The bind() method takes a minimum of one parameter: the value to be used as the this keyword when the function is called. This value is referred to as the “binding” of the function.

In addition to the binding, the bind() method can also take any number of arguments that will be passed to the function as arguments when it is called.

Here is an example of using the bind() method with both binding and arguments:

const object = {
  name: 'John',
  greet: function(greeting, punctuation) {
    return `${greeting}, my name is ${this.name}${punctuation}`;
  }
};

const greet = object.greet.bind({name: 'Mary'}, 'Hello');
console.log(greet('!')); // Output: "Hello, my name is Mary!"

In this example, the bind() method is called with two arguments: the {name: 'Mary'} object as the binding and the string 'Hello' as the first argument.

When the greet() function is called with the '!' argument, it is passed as the second argument to the greet() function.

Why Use bind() Method?

The bind() method is useful in JavaScript because it allows you to control the value of this in a function or method, even if it is executed in a different context.

As you learned, the value of this depends on how a function or method is called.

  • In the global context (i.e., outside of any function), the value of this is the global object (in a web browser, this is the window object).
  • In a function or method that is a property of an object, the value of this is the object itself.

There are cases where you may want to specify the value of this explicitly, regardless of how the function or method is called. This is where bind() comes in handy.

For example, you may have a function or method that needs to be called in a specific context, but it may be executed in a different context (e.g., as a callback). In this case, you can use bind() to ensure that the value of this is set to the desired object, even if the function or method is called in a different context.

bind() is also useful when working with object-oriented programming in JavaScript. It allows you to bind an object method to the object itself, so that the method can be used in a different context without losing its original this value.

bind() vs call()

In JavaScript, the bind() and call() methods allow you to call a function with a specific this value.

The bind() method creates a new function that has its this keyword set to a custom value. The bind() method does not call the function immediately; it returns a new function that can be called later.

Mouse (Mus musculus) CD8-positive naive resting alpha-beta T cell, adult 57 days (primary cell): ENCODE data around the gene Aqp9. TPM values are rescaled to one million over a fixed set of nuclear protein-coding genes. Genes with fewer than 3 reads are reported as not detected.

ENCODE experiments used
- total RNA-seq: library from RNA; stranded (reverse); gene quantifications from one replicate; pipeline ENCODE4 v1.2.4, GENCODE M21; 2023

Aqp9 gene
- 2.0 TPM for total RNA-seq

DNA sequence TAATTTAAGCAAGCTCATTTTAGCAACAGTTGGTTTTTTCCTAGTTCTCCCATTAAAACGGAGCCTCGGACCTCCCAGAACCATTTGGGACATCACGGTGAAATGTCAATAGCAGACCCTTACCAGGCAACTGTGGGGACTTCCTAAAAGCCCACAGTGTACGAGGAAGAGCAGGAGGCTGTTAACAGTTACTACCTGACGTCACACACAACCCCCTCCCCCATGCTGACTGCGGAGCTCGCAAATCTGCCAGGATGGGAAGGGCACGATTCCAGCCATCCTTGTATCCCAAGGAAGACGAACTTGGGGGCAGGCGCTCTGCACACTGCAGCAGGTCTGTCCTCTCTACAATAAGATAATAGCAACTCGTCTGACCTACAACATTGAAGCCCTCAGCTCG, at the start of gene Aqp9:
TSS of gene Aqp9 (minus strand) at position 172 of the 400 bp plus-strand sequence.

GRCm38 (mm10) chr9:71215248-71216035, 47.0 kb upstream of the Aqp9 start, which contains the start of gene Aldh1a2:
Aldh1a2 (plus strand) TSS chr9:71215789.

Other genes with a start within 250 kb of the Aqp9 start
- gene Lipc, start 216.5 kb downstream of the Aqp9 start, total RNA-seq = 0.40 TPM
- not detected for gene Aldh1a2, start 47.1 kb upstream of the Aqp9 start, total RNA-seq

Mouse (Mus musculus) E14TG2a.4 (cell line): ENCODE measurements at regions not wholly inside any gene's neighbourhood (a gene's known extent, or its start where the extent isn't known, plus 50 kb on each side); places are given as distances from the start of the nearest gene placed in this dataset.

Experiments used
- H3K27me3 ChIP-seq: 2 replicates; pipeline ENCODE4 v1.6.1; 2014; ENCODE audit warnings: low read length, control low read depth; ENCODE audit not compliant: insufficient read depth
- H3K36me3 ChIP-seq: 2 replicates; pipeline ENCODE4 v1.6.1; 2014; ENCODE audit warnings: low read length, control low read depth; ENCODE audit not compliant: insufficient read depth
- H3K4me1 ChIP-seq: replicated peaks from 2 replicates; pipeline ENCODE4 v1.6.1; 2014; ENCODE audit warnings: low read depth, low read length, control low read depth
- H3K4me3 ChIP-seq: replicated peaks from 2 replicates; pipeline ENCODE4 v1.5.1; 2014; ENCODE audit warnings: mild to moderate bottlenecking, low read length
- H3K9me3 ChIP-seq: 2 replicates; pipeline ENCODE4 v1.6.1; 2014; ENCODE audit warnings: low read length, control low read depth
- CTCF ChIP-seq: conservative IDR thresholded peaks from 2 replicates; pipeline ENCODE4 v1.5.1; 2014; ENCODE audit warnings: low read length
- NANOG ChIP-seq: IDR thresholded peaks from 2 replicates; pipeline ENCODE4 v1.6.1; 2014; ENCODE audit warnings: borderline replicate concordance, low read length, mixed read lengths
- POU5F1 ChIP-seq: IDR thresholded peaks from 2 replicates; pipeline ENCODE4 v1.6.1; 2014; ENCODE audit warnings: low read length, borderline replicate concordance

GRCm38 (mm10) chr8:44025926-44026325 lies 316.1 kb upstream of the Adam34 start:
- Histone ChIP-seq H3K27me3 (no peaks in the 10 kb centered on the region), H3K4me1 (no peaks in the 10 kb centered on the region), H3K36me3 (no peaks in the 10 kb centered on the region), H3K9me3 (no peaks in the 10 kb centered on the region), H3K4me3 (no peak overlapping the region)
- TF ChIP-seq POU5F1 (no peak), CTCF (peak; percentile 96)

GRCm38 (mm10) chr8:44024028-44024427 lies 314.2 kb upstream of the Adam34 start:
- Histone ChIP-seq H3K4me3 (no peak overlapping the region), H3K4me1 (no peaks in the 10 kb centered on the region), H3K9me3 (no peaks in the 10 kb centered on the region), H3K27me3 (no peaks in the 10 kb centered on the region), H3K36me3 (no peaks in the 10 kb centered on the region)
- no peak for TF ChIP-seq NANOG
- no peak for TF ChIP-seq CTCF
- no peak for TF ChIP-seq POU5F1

The call() method is similar to bind(), but it calls the function immediately, with a given this value.

Here is an example of using the call() method:

const object = {
  name: 'John',
  greet: function(greeting) {
    return `${greeting}, my name is ${this.name}`;
  }
};

console.log(object.greet.call({name: 'Mary'}, 'Hello')); // Output: "Hello, my name is Mary"

In summary, the main difference between bind() and call() is that bind() returns a new function, while call() calls the function immediately.

bind() Arrow Functions

You cannot bind arrow functions in JavaScript.

The key point in arrow functions is that they use the this value of the parent scope they’re defined in. If you want to bind an arrow function, use a regular function instead.

For example, let’s do an example where we try to bind an arrow function to another object:

const object = {
  name: 'John',
  greet: () => {
    return `Hello, my name is ${this.name}`;
  }
};

const greet = object.greet.bind({name: 'Mary'});
console.log(greet()); // Output: "Hello, my name is undefined"

If you run this code, you see that the name value is undefined in the greeting. This is because the new this value was not registered. Instead, the bound function greet uses the parent scope this which is undefined when called outside the object.

Summary

Today you learned how the bind() method works in JavaScript.

To take home, the bind() method allows you to copy a function from an object and call it independently while being bound to the original object and its values.

Thanks for reading. Happy coding!

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About the Author

Artturi Jalli
I'm an entrepreneur and a blogger from Finland. My goal is to make coding and tech easier for you with comprehensive guides and reviews.